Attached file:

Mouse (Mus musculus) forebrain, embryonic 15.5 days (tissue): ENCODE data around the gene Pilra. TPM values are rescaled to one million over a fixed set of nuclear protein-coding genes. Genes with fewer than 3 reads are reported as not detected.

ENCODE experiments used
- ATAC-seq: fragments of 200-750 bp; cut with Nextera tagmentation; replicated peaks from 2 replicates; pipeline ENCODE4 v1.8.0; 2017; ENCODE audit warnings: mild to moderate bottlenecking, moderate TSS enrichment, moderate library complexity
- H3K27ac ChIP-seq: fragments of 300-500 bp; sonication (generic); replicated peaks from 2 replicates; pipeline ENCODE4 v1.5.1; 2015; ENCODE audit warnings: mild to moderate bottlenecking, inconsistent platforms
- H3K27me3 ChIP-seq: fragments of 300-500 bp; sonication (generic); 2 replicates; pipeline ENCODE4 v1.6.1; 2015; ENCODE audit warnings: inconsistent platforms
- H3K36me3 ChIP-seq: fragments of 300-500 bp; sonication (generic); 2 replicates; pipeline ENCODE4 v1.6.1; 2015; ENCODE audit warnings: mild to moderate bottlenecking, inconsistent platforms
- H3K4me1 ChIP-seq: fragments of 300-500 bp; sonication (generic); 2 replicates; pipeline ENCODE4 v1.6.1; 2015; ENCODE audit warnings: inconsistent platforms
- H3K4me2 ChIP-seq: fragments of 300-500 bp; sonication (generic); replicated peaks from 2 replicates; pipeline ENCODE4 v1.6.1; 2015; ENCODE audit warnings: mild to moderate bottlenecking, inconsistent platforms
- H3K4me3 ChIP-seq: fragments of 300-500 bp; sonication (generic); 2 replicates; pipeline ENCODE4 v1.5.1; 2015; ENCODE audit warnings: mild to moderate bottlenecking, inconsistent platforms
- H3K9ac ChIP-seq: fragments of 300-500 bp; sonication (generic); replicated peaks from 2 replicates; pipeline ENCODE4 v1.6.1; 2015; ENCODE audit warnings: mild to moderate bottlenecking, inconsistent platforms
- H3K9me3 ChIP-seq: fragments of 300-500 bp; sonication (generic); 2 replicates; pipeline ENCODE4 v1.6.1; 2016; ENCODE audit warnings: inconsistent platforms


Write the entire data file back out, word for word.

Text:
Mouse (Mus musculus) forebrain, embryonic 15.5 days (tissue): ENCODE data around the gene Pilra. TPM values are rescaled to one million over a fixed set of nuclear protein-coding genes. Genes with fewer than 3 reads are reported as not detected.

ENCODE experiments used
- ATAC-seq: fragments of 200-750 bp; cut with Nextera tagmentation; replicated peaks from 2 replicates; pipeline ENCODE4 v1.8.0; 2017; ENCODE audit warnings: mild to moderate bottlenecking, moderate TSS enrichment, moderate library complexity
- H3K27ac ChIP-seq: fragments of 300-500 bp; sonication (generic); replicated peaks from 2 replicates; pipeline ENCODE4 v1.5.1; 2015; ENCODE audit warnings: mild to moderate bottlenecking, inconsistent platforms
- H3K27me3 ChIP-seq: fragments of 300-500 bp; sonication (generic); 2 replicates; pipeline ENCODE4 v1.6.1; 2015; ENCODE audit warnings: inconsistent platforms
- H3K36me3 ChIP-seq: fragments of 300-500 bp; sonication (generic); 2 replicates; pipeline ENCODE4 v1.6.1; 2015; ENCODE audit warnings: mild to moderate bottlenecking, inconsistent platforms
- H3K4me1 ChIP-seq: fragments of 300-500 bp; sonication (generic); 2 replicates; pipeline ENCODE4 v1.6.1; 2015; ENCODE audit warnings: inconsistent platforms
- H3K4me2 ChIP-seq: fragments of 300-500 bp; sonication (generic); replicated peaks from 2 replicates; pipeline ENCODE4 v1.6.1; 2015; ENCODE audit warnings: mild to moderate bottlenecking, inconsistent platforms
- H3K4me3 ChIP-seq: fragments of 300-500 bp; sonication (generic); 2 replicates; pipeline ENCODE4 v1.5.1; 2015; ENCODE audit warnings: mild to moderate bottlenecking, inconsistent platforms
- H3K9ac ChIP-seq: fragments of 300-500 bp; sonication (generic); replicated peaks from 2 replicates; pipeline ENCODE4 v1.6.1; 2015; ENCODE audit warnings: mild to moderate bottlenecking, inconsistent platforms
- H3K9me3 ChIP-seq: fragments of 300-500 bp; sonication (generic); 2 replicates; pipeline ENCODE4 v1.6.1; 2016; ENCODE audit warnings: inconsistent platforms